This article was first published in the May 2014 issue of BBC History Magazine
Stroll through the halls of the world’s most famous art galleries – the Louvre, the Uffizi, the National Gallery – and you’ll no doubt be surrounded by glorious images of women, painted across the ages. But what you won’t see, says historian Amanda Vickery, are many paintings by female artists – less than 5 per cent in some cases, she claims.
Why has women’s artistry historically been – and continues to be – so vastly underrepresented in artistic institutions? “Becoming a professional female artist was once a nigh-on impossible goal – particularly in the Renaissance,” says Vickery, “yet in every century I’ve discovered extraordinary women who overcame opposition to become celebrated artists in their own right.” Here, she introduces three remarkable artistic women…
The improper Impressionist
Berthe Morisot (1841–95)
The first female school of design opened at Somerset House, London, in 1842, with the aim of enabling “young women of the middle class to obtain an honourable and profitable employment”. Were women finally being offered acceptance as professional artists? Not exactly, says Vickery.
“The mid-to-late 19th century was a time of change for women,” she says, “and they could now attend university and study the arts. But underlying attitudes had not changed a great deal, and female artists still struggled to establish themselves in what was still essentially a male-orientated sphere.”
It was against this backdrop that French artist Berthe Morisot attained a position as copy artist at the Louvre, alongside her sister, Edma. But where Edma sacrificed her career for marriage, Berthe became one of a handful of women to be accepted into Impressionist circles – a radical group of artists who broke with traditional artistic conventions of the day.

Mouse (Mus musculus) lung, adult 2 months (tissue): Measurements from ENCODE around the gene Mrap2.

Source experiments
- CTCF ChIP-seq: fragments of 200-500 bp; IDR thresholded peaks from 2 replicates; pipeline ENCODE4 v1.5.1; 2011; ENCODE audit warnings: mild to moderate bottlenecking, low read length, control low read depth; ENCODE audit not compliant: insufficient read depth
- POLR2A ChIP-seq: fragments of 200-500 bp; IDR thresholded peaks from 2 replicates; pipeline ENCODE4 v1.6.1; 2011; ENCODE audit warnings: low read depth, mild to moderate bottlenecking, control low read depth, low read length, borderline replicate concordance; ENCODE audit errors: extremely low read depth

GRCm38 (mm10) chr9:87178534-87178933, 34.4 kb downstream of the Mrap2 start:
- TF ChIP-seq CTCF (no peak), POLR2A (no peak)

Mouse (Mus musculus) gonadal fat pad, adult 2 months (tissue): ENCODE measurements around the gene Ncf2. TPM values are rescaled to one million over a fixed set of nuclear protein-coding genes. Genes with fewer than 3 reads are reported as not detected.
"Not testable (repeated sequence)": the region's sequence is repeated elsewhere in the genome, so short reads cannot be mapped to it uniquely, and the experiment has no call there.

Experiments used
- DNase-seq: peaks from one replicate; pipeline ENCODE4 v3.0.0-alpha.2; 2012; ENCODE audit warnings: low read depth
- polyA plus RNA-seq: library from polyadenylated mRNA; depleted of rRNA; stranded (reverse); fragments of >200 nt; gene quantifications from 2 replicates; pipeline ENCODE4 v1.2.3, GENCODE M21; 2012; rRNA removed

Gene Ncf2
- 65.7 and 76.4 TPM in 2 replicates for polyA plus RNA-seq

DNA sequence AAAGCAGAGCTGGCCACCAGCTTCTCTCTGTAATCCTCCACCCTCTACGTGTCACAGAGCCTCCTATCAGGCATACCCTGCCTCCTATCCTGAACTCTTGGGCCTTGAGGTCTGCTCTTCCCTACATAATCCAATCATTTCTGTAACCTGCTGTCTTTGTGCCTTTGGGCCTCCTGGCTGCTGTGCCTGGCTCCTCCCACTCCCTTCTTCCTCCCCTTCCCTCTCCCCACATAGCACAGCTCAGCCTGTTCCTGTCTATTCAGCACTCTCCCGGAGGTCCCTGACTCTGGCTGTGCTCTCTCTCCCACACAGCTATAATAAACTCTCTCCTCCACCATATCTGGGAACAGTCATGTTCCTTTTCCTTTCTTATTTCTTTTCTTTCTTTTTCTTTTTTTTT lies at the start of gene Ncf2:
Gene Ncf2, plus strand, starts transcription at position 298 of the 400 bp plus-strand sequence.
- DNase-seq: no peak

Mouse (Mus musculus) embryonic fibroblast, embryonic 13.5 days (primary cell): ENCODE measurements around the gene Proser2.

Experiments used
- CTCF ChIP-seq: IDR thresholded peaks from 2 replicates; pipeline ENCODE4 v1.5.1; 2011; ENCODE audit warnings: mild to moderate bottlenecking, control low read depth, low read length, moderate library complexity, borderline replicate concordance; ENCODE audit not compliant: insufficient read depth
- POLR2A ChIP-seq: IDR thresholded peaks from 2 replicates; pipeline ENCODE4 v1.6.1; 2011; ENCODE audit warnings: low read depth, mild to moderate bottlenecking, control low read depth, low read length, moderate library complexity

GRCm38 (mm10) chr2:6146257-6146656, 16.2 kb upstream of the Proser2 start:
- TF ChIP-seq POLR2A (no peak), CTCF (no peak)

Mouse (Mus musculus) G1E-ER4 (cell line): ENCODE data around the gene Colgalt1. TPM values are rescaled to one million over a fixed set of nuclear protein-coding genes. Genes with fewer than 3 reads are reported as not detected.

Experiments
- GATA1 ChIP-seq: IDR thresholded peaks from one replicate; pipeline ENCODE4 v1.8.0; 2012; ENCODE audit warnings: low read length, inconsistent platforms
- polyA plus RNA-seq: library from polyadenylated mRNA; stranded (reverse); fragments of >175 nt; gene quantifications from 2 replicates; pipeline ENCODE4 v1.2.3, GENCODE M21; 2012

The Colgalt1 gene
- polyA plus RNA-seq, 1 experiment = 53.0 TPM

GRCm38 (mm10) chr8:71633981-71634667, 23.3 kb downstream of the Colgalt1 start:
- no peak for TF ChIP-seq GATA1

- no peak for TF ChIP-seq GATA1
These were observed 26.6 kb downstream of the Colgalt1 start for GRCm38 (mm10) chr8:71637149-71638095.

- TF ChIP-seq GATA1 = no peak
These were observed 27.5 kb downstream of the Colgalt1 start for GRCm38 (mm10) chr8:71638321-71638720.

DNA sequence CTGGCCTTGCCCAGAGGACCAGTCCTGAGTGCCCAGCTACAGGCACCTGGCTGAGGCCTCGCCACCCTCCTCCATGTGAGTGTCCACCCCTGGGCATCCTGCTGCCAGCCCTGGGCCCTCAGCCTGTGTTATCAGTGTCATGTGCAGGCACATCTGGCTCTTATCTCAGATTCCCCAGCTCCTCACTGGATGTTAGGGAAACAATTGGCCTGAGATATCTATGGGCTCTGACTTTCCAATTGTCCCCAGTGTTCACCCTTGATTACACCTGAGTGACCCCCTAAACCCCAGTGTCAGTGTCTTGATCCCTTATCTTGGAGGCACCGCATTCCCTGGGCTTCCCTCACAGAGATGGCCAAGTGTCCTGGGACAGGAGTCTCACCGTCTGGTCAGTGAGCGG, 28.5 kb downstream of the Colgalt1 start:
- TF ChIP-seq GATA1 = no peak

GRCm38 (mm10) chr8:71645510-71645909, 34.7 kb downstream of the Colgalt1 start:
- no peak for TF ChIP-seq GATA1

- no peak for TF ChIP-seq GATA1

Berthe painted the world around her which, as a 19th-century woman, centred mainly on the home – a recurrent theme in her works. But despite her obvious talent, she was often labelled as ‘improper’ and failed to achieve widespread recognition in her lifetime.
The Renaissance trailblazer
Lavinia Fontana (1552–1614)
As one of the first women in history to execute large, publicly commissioned figure paintings – working alongside male counterparts – Lavinia Fontana, daughter of painter Prospero Fontana, was a rarity in Renaissance Italy. “Female artists were most likely to be daughters of artists,” says Vickery, “often where there were no sons, or where a daughter was seen as the family’s best economic hope.”
Lavinia, like other artists, used her creative skills to convey specific messages. Her 1584 painting of the Gozzadini family, shown here, subtly reflects the misfortunes of its patron Laudomia Gozzadini (in the red dress), who commissioned the piece. Laudomia’s father (seated) had promised his fortune to the daughter who could produce a grandson first. As his possessive hand placed on her arm shows, it was Ginevra who inherited, and Laudomia was subsequently beset with financial and marital problems.
“Unlike some of the women I examine in the series, Lavinia was a hugely successful artist in her lifetime, but has since been neglected,” says Vickery.
The ‘unladylike’ sculptor
Anne Seymour Damer (1749–1828)
Sculpture, with its physical demands, masculine tools and need for detailed anatomical knowledge, was historically considered the most ‘unladylike’ of artistic genres. And without access to tutors or materials, many aspiring sculptors had to make do with what they had – in the case of Renaissance artist Properzia de’ Rossi, this meant fashioning small-scale works from the stones of apricots and peaches.
“Some women did have support from their family,” says Vickery, “such as Anne Seymour Damer who took lessons in anatomy, modelling and sculpting.”
By 1784 Anne was an honorary exhibitor at the Royal Academy, but her talent was frequently over-shadowed by speculations about her sexuality. “But the rumours were more than likely fuelled by feelings of discomfort at the success of a female sculptor in what was seen as a ‘man’s art’,” says Vickery.
Amanda Vickery is professor of early modern history at Queen Mary, University of London.